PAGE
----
images

Figure 8: Results of behavior detection with UBI Fight dataset

images

Figure 9: Results of behavior detection with avenue dataset

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Figure 10: Performance measures of both datasets used to evaluate the system

To evaluate the performance in more detail Error equivalence rate (EER) [44], Area under the curve (AUC) and decidability [45] are used to evaluate the performance over both datasets. AUC offers cumulative measures of performance amongst all potential classification’s thresholds. Value of AUC cab be between 0 to 1. To declare false acceptance and false rejection rate EER is used as a threshold parameter. The cumulative performance of both datasets are given in Fig. 10.

Comparative analysis has been performed among the existing method and proposed method having same evaluation datasets (See Tab. 2). Proposed system perform well as compare to other state of the art method.

images

7  Discussion

The system has been evaluated using two different dataset with different type of anomalies. Results displayed in Figs. 8 and 9 clearly displays that system perform better with UBI-Fight dataset as compare to Avenue dataset. Although UBI-Fight dataset contains videos of fighting scenarios and chances of occlusion in such videos are high as compare to other dataset. The main reason we identified is the capturing process of videos and medium used to define anomalous behavior. First reason of poor results with avenue dataset is shaky camera. There are multiple videos captured with shaky camera. As we have used motion based features that differentiate normal and abnormal behavior of pedestrians, Shaky camera can mislead pedestrian detection that is based on movement of silhouettes, other reason is type of object; we considered human silhouettes as our object of interest and used them to classify behavior but in avenue dataset there are multiple object like bicycle, car etc. that are considered as abnormal behavior and last one is frequency of normal event occurrence. There are some events that occurs rarely and effect learning process of proposed system.

8  Conclusion

This paper proposes an effective method for the detection of people behavior. To enhance the performance of our system and to handle the occluded situation we designed a new region shrinking algorithm to extract human silhouettes in the occluded situations. Fuzzy c-means clustering is used to verify objects as human or non-human silhouettes. We extracted motion-related features which include wavelet analysis, and particle gradient motion to classify the behavior. To reduce computational cost and optimize data, the Gray Wolf optimization model is implemented. The proposed behavior detection system works in surveillance applications with different environments. The system also has theoretical implications in identifying the behavior analysis in shopping places, railway stations, airports, shopping malls.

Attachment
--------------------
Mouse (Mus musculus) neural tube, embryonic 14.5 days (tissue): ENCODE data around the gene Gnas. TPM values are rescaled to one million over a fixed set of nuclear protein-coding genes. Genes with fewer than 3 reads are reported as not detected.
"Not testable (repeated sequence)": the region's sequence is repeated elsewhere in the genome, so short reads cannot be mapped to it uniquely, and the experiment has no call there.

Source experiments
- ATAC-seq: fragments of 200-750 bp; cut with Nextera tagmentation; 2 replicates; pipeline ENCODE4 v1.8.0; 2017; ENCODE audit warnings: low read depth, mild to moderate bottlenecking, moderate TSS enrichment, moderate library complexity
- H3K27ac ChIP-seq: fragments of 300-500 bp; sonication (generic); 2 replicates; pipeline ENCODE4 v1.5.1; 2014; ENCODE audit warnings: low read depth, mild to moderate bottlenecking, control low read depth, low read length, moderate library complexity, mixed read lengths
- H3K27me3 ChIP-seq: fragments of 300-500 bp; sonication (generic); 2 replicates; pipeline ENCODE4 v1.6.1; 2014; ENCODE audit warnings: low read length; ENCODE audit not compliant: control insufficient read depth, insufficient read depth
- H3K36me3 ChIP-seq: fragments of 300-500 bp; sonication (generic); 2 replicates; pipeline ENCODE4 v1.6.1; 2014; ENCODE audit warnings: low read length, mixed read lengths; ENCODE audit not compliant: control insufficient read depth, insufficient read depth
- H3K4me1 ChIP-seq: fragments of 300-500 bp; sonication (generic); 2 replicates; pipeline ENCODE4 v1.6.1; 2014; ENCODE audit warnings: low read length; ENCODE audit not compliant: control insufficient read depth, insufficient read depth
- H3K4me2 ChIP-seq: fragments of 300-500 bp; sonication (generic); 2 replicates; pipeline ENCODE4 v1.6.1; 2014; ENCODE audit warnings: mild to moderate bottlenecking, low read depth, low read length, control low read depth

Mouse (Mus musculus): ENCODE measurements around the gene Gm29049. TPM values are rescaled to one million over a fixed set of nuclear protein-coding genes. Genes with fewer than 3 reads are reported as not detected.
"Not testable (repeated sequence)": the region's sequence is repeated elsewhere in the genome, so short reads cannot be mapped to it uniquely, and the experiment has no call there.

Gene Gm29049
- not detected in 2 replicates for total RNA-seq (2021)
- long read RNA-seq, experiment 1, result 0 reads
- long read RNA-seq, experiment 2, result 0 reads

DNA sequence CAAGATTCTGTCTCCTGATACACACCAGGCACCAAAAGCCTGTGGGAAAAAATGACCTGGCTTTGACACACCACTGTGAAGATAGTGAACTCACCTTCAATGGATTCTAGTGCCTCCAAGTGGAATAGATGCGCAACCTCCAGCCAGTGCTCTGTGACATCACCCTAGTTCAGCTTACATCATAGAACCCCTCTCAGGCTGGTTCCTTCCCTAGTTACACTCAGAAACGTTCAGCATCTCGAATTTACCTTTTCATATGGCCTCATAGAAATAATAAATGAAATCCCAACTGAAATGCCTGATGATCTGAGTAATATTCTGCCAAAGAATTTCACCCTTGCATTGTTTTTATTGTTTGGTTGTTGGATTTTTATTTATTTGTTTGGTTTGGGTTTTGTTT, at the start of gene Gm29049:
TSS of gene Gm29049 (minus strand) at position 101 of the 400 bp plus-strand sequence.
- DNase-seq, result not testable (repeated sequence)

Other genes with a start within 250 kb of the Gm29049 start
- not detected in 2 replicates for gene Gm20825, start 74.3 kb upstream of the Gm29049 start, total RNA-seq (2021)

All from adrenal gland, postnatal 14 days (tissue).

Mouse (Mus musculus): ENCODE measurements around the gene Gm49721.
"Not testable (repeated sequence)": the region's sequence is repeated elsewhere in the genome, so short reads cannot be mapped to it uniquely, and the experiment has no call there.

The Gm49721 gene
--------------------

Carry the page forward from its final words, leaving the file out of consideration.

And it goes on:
In the future, we will work on the high-density crowds with moving background objects in a complex environment. We will work for places with high levels of an occluded occlusion, like at holy events, rallies, shopping festivals.

Acknowledgement: This research was supported by the MSIT (Ministry of Science and ICT), Korea, under the ITRC (Information Technology Research Center) support program (IITP-2023-2018-0-01426) supervised by the IITP (Institute for Information & Communications Technology Planning & Evaluation).

Funding Statement: This work was partially supported by the Taif University Researchers Supporting Project number (TURSP-2020/115), Taif University, Taif, Saudi Arabia.

Conflicts of Interest: The authors declare that they have no conflicts of interest to report regarding the present study.

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Cite This Article

M. Pervaiz, M. Shorfuzzaman, A. Alsufyani, A. Jalal, S. A. Alsuhibany et al., "Tracking and analysis of pedestrian’s behavior in public places," Computers, Materials & Continua, vol. 74, no.1, pp. 841–853, 2023.


This work is licensed under a Creative Commons Attribution 4.0 International License , which permits unrestricted use, distribution, and reproduction in any medium, provided the original work is properly cited.